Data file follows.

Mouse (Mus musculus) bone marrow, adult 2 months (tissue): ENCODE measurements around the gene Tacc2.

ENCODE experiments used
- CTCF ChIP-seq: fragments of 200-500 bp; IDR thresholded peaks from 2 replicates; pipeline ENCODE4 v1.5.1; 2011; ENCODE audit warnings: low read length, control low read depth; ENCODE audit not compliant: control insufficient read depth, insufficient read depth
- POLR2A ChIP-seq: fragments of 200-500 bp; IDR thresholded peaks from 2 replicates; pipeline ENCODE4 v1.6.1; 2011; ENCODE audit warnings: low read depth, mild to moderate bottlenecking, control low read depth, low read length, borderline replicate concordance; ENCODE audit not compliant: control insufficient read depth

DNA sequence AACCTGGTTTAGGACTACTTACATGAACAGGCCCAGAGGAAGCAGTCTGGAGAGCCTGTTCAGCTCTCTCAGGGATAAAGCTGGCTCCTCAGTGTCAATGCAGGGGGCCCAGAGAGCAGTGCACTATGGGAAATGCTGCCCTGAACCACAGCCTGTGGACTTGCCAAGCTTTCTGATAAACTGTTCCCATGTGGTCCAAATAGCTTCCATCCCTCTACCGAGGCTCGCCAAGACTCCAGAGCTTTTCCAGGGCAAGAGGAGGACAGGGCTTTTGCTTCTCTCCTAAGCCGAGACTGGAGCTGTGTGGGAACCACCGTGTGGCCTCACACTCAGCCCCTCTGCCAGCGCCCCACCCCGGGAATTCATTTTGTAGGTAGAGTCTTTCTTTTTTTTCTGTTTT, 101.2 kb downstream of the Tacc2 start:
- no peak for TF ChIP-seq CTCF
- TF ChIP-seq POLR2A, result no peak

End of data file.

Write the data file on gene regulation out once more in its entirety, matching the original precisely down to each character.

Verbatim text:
Mouse (Mus musculus) bone marrow, adult 2 months (tissue): ENCODE measurements around the gene Tacc2.

ENCODE experiments used
- CTCF ChIP-seq: fragments of 200-500 bp; IDR thresholded peaks from 2 replicates; pipeline ENCODE4 v1.5.1; 2011; ENCODE audit warnings: low read length, control low read depth; ENCODE audit not compliant: control insufficient read depth, insufficient read depth
- POLR2A ChIP-seq: fragments of 200-500 bp; IDR thresholded peaks from 2 replicates; pipeline ENCODE4 v1.6.1; 2011; ENCODE audit warnings: low read depth, mild to moderate bottlenecking, control low read depth, low read length, borderline replicate concordance; ENCODE audit not compliant: control insufficient read depth

DNA sequence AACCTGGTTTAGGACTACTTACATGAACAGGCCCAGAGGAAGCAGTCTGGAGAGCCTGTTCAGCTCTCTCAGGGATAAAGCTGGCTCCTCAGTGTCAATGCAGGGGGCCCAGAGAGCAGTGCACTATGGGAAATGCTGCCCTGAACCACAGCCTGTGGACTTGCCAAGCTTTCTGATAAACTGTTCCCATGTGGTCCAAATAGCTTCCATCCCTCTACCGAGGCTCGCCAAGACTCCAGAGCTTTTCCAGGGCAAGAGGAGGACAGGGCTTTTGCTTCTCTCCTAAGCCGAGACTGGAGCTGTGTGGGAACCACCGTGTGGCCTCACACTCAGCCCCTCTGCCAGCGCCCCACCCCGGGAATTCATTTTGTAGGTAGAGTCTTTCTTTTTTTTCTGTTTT, 101.2 kb downstream of the Tacc2 start:
- no peak for TF ChIP-seq CTCF
- TF ChIP-seq POLR2A, result no peak